The First Art Newspaper on the Net   Established in 1996 Germany Tuesday, September 18, 2018

 
Paris show blends happiness and melancholia of young Pablo Picasso

Pablo Picasso, La Mort de Casagemas, 1901. Huile sur toile, 27 x 35 cm. Paris, Mus閑 national Picasso-Paris, inv. MP3 Photo ?RMN-Grand Palais (Mus閑 national Picasso-Paris) / Mathieu Rabeau ?Succession Picasso 2018.

by Jean-Louis De La Vaissiere


PARIS (AFP).- More than 300 works from two key periods in Pablo Picasso's early years go on display in Paris on Tuesday, the first time they have been brought together in the city where the Spanish master took his first steps toward revolutionary new territories of modern art. "Picasso: Blue and Rose" delves into the formative days from 1900 to 1906 when the young artist was living the Bohemian life in a Montmartre studio, at times burning his works to ward off the cold. "The strongest walls would open before me," he would proudly write while absorbing the influence of Manet, Degas, Toulouse-Lautrec and Van Gogh. The exhibition at the Musee d'Orsay was conceived with the Picasso and Orangerie museums in Paris as well as the Beyeler Foundation in Basel, Switzerland, which will also show the works early next year. Curators managed to secure exceptional loans of works from the Picasso Museum in Barcelona and institutions in the US, Switzerland and Russia as well as from private collections rarely open ... More

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Christie's to auction 3,000-year-old Assyrian relief from the Palace of Ashurnasirpal II   Hauser & Wirth to open a gallery space in St. Moritz, Switzerland   The Met opens the first North American retrospective devoted to Eugène Delacroix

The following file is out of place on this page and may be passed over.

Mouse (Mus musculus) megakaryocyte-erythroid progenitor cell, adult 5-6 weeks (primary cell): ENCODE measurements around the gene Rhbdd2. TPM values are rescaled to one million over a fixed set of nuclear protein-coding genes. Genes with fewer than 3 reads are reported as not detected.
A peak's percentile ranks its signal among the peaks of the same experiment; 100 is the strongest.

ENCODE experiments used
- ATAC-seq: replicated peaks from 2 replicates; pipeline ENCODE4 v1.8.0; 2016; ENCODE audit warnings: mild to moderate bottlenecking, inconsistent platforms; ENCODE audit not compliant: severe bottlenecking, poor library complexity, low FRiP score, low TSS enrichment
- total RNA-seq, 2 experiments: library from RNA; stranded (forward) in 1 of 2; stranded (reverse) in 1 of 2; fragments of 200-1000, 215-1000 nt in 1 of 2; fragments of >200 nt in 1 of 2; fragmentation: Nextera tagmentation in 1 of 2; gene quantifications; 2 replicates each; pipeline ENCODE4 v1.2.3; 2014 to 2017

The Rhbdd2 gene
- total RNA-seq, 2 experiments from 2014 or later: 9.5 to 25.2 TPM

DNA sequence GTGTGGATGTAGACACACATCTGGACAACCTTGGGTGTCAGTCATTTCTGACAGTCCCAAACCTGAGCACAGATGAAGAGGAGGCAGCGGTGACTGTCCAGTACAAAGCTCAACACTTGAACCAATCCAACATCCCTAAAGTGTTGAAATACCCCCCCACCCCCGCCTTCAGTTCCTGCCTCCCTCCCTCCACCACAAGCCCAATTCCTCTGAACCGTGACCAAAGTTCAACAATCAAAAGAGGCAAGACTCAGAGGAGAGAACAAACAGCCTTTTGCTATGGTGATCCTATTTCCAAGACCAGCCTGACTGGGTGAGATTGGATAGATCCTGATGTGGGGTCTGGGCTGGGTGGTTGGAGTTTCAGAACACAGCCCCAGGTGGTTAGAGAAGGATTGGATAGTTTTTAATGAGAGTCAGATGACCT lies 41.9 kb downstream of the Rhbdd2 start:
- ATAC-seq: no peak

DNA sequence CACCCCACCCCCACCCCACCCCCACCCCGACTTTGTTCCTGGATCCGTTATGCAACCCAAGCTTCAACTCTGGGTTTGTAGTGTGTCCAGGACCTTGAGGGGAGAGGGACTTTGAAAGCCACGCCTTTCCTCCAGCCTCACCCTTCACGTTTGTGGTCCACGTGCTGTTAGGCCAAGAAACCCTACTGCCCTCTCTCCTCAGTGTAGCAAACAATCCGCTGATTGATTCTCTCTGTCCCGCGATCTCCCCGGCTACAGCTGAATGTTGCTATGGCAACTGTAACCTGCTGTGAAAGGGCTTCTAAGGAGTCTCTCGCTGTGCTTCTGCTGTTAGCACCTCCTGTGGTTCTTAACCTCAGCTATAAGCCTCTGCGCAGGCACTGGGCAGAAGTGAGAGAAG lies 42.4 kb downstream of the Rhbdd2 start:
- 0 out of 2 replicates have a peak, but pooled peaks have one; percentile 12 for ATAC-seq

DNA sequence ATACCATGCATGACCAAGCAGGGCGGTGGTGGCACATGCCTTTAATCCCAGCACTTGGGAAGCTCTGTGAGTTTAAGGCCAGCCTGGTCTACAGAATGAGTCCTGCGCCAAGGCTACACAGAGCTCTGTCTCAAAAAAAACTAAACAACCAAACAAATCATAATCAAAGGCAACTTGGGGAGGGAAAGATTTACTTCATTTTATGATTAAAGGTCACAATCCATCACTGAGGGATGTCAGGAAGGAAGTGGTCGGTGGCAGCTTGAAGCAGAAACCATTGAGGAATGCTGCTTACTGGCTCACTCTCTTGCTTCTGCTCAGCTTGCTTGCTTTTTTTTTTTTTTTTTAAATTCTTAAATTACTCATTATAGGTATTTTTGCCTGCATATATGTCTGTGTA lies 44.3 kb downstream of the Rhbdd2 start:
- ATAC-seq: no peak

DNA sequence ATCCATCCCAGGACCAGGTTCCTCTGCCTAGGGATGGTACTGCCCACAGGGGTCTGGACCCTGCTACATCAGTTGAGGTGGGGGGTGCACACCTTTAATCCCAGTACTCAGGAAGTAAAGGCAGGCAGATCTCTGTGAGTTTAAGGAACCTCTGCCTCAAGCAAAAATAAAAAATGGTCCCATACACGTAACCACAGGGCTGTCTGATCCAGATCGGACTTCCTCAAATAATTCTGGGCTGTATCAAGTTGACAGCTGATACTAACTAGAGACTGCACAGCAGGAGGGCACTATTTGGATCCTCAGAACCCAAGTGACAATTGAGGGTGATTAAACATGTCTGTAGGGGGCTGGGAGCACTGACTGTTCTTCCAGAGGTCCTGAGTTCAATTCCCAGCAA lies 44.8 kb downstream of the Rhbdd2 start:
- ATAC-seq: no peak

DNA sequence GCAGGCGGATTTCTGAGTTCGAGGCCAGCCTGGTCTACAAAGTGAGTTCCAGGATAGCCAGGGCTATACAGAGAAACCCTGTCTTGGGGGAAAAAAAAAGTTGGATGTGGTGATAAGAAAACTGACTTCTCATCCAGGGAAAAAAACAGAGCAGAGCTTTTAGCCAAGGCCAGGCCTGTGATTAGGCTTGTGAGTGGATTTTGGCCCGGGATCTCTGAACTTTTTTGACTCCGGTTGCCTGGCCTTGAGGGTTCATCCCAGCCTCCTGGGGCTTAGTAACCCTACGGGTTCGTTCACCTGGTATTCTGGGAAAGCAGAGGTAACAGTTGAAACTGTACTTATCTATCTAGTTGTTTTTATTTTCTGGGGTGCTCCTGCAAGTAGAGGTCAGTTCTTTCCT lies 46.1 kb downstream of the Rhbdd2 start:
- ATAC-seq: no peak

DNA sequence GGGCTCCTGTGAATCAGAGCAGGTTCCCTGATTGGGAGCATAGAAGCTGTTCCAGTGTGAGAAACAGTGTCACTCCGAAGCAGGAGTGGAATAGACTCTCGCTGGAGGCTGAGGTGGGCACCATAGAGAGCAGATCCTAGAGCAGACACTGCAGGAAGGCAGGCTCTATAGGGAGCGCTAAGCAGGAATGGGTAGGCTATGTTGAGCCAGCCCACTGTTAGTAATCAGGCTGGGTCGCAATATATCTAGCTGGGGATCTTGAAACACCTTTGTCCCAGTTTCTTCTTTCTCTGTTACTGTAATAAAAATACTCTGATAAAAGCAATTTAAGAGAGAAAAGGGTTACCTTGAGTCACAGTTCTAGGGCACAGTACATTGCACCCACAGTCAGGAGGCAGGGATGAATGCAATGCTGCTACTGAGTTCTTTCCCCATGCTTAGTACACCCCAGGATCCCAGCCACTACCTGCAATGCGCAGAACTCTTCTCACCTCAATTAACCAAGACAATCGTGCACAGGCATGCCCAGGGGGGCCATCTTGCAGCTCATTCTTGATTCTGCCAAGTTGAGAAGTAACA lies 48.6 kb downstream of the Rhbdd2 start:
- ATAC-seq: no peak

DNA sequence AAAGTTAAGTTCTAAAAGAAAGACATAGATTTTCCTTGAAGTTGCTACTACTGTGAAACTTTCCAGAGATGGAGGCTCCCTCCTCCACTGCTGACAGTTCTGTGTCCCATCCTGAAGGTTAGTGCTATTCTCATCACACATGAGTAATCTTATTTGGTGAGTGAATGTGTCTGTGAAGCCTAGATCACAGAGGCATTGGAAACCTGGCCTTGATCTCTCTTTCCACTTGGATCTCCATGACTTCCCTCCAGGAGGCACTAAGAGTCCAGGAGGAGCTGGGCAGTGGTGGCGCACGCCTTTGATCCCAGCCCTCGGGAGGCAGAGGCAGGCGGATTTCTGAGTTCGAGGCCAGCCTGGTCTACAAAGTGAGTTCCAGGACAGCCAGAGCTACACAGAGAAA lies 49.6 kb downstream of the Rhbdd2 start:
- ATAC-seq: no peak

An Assyrian gypsum relief of a Winged Genius. Reign of Ashurnasirpal II, circa 883-859 BC 7 ft 4 in x 6 ft 5 in (223.5 x 195.5 cm). Estimate on request. ?Christie’s Images Limited 2018.

NEW YORK, NY.- Christie’s announced an important Assyrian relief will highlight the Antiquities sale on 31 October in New York as part of Classic Week (estimate on request). The finest example of Assyrian art to come to the market in decades, the work will be sold on behalf of the Virginia Theological Seminary to underwrite a scholarship fund. According to G. Max Bernheimer, International Department Head of Antiquities, “This Assyrian relief is without question the most exquisite to come to the market in more than a generation, in terms of the style, condition and subject. The last example, sold by Christie’s London, was the Canford School relief which depicted two figures that were only preserved from the waist up, while here we have a complete figure, perfectly-preserved from head to toe. The Canford School relief set a world- ... More
 

Hauser & Wirth St. Moritz will occupy the Palace Galerie space in the centre of St. Moritz.